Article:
Television, magazines and digital Internet content play huge roles in what my generation does. We depend on the latest trend to be in sync, or the quickest way to lose weight to be "perfect."

The truth is, "perfect" is what separates us from one another. When we spend our time and energy on competing for perfection, we can’t truly be allies. We are only out for ourselves.

Reality shows depict teens getting drunk, having sex, being bullies and taking drugs. These people are considered the cool kids. They are the ones who have all the friends, who are the most liked and the best athletes in school.


Think about MTV’s "16 and Pregnant, "Awkward," "Finding Carter" and the "Teen Mom" franchise. These shows actually make teenagers like me think that in order to be "cool," I have to lose my virginity before sophomore year in high school or I have to smoke and drink at parties. They celebrate the kids who don’t party and don’t get good grades. What message does that send?

One would have to go to non-reality TV to find an example of a clumsy, awkward young woman who has brains and is successful. I’m talking about ABC’s highly successful "Ugly Betty," that ran from 2006-2010. It is ironic that we have to look to fiction to find a bit of reality.

I used to ask myself why people said glasses were for nerds or girls with blonde hair were unintelligent. But now I know why. The media tells them that it is okay to bully brunettes with glasses and good grades.

I feel that sometimes media has brainwashed this whole generation.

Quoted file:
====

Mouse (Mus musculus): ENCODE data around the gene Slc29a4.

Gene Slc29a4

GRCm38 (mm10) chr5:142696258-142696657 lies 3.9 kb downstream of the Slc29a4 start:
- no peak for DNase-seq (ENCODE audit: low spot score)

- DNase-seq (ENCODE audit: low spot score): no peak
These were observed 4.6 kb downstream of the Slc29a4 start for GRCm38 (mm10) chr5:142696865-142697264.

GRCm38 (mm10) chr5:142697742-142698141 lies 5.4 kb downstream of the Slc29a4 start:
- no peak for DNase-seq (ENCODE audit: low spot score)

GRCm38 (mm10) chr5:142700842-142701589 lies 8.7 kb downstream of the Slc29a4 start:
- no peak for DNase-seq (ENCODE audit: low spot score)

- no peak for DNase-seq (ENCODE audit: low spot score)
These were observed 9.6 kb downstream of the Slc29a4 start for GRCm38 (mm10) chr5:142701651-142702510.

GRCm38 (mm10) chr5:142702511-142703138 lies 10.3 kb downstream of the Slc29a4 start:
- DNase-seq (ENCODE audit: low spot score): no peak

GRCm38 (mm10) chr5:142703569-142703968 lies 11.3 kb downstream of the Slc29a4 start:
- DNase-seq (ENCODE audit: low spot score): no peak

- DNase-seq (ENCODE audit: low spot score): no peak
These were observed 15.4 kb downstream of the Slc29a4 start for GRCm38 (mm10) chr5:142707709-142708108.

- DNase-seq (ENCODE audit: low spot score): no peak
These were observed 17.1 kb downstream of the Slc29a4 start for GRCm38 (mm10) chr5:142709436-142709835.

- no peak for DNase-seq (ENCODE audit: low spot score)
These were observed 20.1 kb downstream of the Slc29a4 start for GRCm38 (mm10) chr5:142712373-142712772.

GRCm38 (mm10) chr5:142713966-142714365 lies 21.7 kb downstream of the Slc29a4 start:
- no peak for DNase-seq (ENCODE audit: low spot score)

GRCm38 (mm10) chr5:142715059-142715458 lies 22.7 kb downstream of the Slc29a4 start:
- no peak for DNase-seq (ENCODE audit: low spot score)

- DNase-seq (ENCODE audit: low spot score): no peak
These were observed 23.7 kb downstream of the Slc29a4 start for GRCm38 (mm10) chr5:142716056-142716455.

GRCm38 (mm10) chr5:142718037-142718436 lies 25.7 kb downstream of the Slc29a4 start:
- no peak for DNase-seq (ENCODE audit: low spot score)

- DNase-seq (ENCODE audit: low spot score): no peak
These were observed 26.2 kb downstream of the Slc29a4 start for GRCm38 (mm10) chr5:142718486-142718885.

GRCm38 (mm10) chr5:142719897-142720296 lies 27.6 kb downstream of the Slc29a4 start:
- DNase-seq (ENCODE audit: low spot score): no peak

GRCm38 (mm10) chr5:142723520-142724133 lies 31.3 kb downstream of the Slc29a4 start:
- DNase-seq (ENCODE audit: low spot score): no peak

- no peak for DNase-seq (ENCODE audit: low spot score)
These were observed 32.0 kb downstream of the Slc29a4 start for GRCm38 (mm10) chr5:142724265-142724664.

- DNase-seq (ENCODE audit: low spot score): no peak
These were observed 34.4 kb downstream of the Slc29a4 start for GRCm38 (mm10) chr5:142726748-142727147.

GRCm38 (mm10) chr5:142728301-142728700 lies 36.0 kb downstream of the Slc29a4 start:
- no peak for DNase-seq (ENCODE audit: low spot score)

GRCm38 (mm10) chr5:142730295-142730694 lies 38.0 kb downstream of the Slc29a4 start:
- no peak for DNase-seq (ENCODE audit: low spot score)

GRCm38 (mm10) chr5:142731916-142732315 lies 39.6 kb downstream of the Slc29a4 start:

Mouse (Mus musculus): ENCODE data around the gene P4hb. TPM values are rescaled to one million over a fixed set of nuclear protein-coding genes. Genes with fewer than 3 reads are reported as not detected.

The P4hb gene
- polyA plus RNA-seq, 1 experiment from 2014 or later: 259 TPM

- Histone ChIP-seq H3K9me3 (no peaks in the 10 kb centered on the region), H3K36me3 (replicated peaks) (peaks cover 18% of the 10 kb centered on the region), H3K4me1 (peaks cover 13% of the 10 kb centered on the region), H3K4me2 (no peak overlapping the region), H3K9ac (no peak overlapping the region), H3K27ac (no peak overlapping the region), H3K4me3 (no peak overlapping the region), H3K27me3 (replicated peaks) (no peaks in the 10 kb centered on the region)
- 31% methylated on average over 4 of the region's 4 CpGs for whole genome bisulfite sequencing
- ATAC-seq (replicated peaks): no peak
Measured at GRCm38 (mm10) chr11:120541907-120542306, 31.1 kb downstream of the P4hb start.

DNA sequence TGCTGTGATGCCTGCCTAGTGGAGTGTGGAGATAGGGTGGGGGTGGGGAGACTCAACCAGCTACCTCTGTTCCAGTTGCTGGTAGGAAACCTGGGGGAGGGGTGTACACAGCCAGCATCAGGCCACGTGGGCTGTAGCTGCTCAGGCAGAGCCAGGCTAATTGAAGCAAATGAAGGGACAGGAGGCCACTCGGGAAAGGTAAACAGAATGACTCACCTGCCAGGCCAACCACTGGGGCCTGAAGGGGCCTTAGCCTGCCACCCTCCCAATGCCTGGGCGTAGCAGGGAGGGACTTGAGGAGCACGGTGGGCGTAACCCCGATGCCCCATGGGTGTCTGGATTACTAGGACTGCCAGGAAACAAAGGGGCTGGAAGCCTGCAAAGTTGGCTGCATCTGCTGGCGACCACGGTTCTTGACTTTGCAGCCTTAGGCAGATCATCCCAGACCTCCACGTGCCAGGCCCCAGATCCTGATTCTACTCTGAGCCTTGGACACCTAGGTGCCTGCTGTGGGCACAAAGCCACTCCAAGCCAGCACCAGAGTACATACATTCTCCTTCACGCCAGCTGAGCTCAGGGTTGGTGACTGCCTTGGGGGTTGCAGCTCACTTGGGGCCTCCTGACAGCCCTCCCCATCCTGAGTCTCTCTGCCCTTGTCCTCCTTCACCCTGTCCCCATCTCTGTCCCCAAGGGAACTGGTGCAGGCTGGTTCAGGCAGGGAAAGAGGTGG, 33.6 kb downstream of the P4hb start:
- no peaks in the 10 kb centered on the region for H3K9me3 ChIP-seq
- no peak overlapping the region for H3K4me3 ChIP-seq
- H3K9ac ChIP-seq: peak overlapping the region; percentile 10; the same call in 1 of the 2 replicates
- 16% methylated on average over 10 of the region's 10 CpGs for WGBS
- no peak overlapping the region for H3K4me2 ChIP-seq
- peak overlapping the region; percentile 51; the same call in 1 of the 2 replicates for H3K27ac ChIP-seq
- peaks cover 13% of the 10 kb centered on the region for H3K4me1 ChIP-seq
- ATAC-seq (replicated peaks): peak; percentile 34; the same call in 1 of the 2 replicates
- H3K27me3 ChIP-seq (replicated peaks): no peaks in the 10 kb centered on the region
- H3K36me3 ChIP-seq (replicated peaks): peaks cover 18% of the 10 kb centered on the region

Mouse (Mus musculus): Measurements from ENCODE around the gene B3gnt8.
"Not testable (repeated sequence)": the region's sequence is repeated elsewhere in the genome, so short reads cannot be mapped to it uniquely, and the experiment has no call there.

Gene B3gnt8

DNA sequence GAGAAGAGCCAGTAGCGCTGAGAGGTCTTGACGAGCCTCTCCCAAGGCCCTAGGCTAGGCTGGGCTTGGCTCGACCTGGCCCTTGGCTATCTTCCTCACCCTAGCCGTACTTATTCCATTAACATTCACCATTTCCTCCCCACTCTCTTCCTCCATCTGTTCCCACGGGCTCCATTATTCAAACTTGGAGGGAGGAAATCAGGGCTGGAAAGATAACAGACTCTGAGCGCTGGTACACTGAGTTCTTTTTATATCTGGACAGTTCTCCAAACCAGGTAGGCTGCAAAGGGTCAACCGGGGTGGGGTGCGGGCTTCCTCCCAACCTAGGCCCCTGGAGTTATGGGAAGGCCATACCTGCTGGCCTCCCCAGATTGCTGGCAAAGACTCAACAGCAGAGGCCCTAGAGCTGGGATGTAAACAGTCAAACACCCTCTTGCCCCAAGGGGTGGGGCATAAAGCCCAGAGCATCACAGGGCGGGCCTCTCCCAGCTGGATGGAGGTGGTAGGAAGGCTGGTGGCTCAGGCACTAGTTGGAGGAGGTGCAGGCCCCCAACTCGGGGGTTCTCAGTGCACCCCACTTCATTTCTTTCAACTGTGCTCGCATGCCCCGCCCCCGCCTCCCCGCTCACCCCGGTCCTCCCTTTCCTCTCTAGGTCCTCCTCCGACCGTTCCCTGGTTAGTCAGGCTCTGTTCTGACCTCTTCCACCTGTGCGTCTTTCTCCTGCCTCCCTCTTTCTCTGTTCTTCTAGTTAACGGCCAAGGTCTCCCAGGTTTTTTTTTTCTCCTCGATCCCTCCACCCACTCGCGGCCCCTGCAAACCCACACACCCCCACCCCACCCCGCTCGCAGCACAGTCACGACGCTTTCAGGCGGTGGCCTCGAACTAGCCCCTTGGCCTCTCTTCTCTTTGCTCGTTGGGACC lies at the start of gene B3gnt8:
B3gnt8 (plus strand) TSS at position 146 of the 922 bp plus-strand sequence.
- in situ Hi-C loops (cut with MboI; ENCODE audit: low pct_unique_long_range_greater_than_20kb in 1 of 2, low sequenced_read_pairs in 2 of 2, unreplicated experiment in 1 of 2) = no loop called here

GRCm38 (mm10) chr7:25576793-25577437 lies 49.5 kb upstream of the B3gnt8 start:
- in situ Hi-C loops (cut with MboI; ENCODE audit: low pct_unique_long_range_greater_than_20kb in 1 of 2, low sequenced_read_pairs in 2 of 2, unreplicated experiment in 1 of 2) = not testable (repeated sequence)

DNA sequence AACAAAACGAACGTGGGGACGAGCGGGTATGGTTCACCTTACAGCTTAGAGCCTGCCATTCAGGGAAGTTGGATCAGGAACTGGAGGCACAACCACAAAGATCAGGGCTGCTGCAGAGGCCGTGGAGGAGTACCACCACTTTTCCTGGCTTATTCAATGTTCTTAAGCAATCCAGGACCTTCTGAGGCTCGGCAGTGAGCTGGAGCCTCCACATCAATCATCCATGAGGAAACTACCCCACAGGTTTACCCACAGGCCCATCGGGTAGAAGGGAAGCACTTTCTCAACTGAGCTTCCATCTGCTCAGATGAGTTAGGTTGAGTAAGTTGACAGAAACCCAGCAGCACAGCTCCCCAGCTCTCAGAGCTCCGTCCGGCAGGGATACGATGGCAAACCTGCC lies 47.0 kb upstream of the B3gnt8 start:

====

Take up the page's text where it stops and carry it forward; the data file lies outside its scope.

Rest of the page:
Magazines like Seventeen only show the pretty girls who are skinny and clear- faced. They show the tall guy with the abs and nicely fit clothes. They all wear brand new Prada and Michael Kors.

The girls all look the same, wearing the finest makeup and clothes, the best shoes and the most expensive jewelry. Those girls and boys are considered to each be the dream person. The person you want to be.

Even the images of teen girls, with their cleavage shown to the extreme, and their long eyelashes, can make you feel out of place. Researchers studying the images of girls in magazines show that the number of sexualized images of young girls and women has been steadily increasing over the past decade and more ("’Putting On’ Sexiness").

I would be lying if I said that I haven’t looked in the mirror and called myself ugly after looking at a magazine full of pretty models. It’s sad to think that you will not fit in because you’re not a size two or your hair isn’t 16 inches long.

Sometimes I feel pressured to do what all the other teens are doing because I want popularity, I want the looks and I want the attention.

Mostly every teen does.

That’s why media feeds off of our emotions and promotes things that are hard to ignore because they make you feel like mostly everyone has it but you.

Yes, I do not have to watch the TV shows or read the magazines or click on the ads. I have a choice. True, there is no way of stopping what media delivers or what comes onto television.

A study from Texas A&M International University last year showed that peers have more influence on a young woman’s body image than media does.

But I still believe the pressure starts from what we see in the media.

All we can do is hope that in 2015 everyone can be accepted as their own unique selves and that maybe we can have another vision of what it means to be a dream person. That it can be someone who does not look or act like everyone else.